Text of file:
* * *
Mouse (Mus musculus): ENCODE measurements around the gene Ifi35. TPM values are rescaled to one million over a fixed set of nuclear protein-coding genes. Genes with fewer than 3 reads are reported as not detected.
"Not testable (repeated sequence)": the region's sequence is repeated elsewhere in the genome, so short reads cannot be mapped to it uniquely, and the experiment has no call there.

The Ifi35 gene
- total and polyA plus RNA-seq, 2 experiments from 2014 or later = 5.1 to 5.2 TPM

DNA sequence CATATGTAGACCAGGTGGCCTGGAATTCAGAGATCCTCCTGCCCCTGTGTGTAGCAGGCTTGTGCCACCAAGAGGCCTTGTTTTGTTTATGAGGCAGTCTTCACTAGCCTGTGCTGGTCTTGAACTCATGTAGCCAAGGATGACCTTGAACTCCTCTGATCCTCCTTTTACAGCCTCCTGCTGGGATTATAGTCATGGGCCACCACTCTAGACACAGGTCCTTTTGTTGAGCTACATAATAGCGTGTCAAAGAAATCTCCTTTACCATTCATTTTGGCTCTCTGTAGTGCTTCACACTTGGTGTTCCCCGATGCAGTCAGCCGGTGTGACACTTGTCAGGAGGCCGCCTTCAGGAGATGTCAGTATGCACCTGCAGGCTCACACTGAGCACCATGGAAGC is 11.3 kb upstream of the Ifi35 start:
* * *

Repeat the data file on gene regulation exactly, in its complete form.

Mouse (Mus musculus): ENCODE measurements around the gene Ifi35. TPM values are rescaled to one million over a fixed set of nuclear protein-coding genes. Genes with fewer than 3 reads are reported as not detected.
"Not testable (repeated sequence)": the region's sequence is repeated elsewhere in the genome, so short reads cannot be mapped to it uniquely, and the experiment has no call there.

The Ifi35 gene
- total and polyA plus RNA-seq, 2 experiments from 2014 or later = 5.1 to 5.2 TPM

DNA sequence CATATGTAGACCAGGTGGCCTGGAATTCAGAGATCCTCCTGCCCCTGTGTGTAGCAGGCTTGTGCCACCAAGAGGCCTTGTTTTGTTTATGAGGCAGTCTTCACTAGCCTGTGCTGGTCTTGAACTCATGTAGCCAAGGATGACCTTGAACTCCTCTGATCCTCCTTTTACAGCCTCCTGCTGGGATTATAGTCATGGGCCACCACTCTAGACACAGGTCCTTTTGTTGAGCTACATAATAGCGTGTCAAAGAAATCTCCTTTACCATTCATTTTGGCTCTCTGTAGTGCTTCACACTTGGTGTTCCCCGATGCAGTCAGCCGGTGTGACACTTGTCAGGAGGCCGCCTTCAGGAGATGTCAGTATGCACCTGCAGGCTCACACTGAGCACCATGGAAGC is 11.3 kb upstream of the Ifi35 start: